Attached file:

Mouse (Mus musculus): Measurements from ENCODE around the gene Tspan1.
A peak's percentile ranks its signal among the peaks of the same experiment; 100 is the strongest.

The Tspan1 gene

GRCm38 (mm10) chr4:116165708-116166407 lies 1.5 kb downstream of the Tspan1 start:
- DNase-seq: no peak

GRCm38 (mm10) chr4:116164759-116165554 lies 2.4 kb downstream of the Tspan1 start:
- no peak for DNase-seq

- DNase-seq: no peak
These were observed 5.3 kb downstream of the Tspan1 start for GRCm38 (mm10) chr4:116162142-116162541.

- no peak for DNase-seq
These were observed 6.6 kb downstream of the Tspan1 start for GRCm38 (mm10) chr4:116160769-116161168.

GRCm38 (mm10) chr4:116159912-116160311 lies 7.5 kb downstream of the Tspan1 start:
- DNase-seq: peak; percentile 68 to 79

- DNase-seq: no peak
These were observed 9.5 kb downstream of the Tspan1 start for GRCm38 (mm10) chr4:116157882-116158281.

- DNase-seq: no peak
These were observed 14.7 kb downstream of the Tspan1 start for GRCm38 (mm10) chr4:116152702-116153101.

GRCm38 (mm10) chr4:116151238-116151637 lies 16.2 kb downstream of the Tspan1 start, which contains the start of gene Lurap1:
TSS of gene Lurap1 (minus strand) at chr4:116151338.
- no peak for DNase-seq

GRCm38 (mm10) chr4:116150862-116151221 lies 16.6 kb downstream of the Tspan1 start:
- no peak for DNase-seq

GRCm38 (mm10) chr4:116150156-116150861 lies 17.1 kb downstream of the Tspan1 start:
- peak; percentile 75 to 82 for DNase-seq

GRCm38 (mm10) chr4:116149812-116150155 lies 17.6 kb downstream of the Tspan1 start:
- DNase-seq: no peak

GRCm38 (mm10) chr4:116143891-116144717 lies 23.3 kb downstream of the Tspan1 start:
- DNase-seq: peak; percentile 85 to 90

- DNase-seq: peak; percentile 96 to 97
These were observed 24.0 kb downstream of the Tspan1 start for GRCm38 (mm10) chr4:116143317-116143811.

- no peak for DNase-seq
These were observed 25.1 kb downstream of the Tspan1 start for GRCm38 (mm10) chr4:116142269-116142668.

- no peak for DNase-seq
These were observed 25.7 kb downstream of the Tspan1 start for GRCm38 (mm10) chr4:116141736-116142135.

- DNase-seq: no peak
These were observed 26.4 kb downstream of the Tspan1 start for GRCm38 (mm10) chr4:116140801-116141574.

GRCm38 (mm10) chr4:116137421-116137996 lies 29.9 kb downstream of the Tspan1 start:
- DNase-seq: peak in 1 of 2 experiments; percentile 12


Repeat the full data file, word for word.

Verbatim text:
Mouse (Mus musculus): Measurements from ENCODE around the gene Tspan1.
A peak's percentile ranks its signal among the peaks of the same experiment; 100 is the strongest.

The Tspan1 gene

GRCm38 (mm10) chr4:116165708-116166407 lies 1.5 kb downstream of the Tspan1 start:
- DNase-seq: no peak

GRCm38 (mm10) chr4:116164759-116165554 lies 2.4 kb downstream of the Tspan1 start:
- no peak for DNase-seq

- DNase-seq: no peak
These were observed 5.3 kb downstream of the Tspan1 start for GRCm38 (mm10) chr4:116162142-116162541.

- no peak for DNase-seq
These were observed 6.6 kb downstream of the Tspan1 start for GRCm38 (mm10) chr4:116160769-116161168.

GRCm38 (mm10) chr4:116159912-116160311 lies 7.5 kb downstream of the Tspan1 start:
- DNase-seq: peak; percentile 68 to 79

- DNase-seq: no peak
These were observed 9.5 kb downstream of the Tspan1 start for GRCm38 (mm10) chr4:116157882-116158281.

- DNase-seq: no peak
These were observed 14.7 kb downstream of the Tspan1 start for GRCm38 (mm10) chr4:116152702-116153101.

GRCm38 (mm10) chr4:116151238-116151637 lies 16.2 kb downstream of the Tspan1 start, which contains the start of gene Lurap1:
TSS of gene Lurap1 (minus strand) at chr4:116151338.
- no peak for DNase-seq

GRCm38 (mm10) chr4:116150862-116151221 lies 16.6 kb downstream of the Tspan1 start:
- no peak for DNase-seq

GRCm38 (mm10) chr4:116150156-116150861 lies 17.1 kb downstream of the Tspan1 start:
- peak; percentile 75 to 82 for DNase-seq

GRCm38 (mm10) chr4:116149812-116150155 lies 17.6 kb downstream of the Tspan1 start:
- DNase-seq: no peak

GRCm38 (mm10) chr4:116143891-116144717 lies 23.3 kb downstream of the Tspan1 start:
- DNase-seq: peak; percentile 85 to 90

- DNase-seq: peak; percentile 96 to 97
These were observed 24.0 kb downstream of the Tspan1 start for GRCm38 (mm10) chr4:116143317-116143811.

- no peak for DNase-seq
These were observed 25.1 kb downstream of the Tspan1 start for GRCm38 (mm10) chr4:116142269-116142668.

- no peak for DNase-seq
These were observed 25.7 kb downstream of the Tspan1 start for GRCm38 (mm10) chr4:116141736-116142135.

- DNase-seq: no peak
These were observed 26.4 kb downstream of the Tspan1 start for GRCm38 (mm10) chr4:116140801-116141574.

GRCm38 (mm10) chr4:116137421-116137996 lies 29.9 kb downstream of the Tspan1 start:
- DNase-seq: peak in 1 of 2 experiments; percentile 12